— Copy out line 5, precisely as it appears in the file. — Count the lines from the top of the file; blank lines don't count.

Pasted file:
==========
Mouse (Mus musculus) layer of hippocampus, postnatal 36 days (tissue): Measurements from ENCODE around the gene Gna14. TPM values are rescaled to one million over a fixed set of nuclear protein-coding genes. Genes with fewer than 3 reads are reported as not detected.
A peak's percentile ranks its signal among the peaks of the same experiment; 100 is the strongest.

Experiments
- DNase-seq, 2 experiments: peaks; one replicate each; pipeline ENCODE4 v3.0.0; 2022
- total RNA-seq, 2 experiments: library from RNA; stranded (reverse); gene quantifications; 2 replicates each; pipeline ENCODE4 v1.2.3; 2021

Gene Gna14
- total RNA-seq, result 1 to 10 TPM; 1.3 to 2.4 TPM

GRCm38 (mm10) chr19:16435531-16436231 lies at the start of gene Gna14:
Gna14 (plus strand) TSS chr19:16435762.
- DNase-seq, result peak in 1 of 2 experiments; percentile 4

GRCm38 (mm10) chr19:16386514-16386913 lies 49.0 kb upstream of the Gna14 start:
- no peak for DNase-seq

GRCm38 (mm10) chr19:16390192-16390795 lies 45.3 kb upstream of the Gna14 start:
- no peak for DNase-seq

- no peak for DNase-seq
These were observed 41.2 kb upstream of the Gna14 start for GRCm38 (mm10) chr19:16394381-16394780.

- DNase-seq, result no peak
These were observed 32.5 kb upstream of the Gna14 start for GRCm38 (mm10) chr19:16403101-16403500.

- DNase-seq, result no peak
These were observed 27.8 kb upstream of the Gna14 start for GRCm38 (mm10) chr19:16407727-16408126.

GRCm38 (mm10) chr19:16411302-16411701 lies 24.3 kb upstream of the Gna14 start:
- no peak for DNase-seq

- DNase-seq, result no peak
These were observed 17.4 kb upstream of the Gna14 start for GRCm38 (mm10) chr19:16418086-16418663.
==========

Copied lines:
- total RNA-seq, 2 experiments: library from RNA; stranded (reverse); gene quantifications; 2 replicates each; pipeline ENCODE4 v1.2.3; 2021